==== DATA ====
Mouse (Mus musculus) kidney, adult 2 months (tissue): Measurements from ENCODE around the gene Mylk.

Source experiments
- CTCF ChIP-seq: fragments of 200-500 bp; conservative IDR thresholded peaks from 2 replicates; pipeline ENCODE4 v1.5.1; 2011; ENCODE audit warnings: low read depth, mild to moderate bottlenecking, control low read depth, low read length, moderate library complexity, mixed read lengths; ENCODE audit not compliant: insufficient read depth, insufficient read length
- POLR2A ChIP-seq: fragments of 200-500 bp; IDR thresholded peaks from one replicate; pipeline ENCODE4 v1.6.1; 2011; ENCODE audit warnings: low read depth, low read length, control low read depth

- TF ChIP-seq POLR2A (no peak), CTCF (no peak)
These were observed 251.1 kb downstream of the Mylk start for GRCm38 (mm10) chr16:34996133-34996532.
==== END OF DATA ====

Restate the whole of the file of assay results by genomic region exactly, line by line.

Mouse (Mus musculus) kidney, adult 2 months (tissue): Measurements from ENCODE around the gene Mylk.

Source experiments
- CTCF ChIP-seq: fragments of 200-500 bp; conservative IDR thresholded peaks from 2 replicates; pipeline ENCODE4 v1.5.1; 2011; ENCODE audit warnings: low read depth, mild to moderate bottlenecking, control low read depth, low read length, moderate library complexity, mixed read lengths; ENCODE audit not compliant: insufficient read depth, insufficient read length
- POLR2A ChIP-seq: fragments of 200-500 bp; IDR thresholded peaks from one replicate; pipeline ENCODE4 v1.6.1; 2011; ENCODE audit warnings: low read depth, low read length, control low read depth

- TF ChIP-seq POLR2A (no peak), CTCF (no peak)
These were observed 251.1 kb downstream of the Mylk start for GRCm38 (mm10) chr16:34996133-34996532.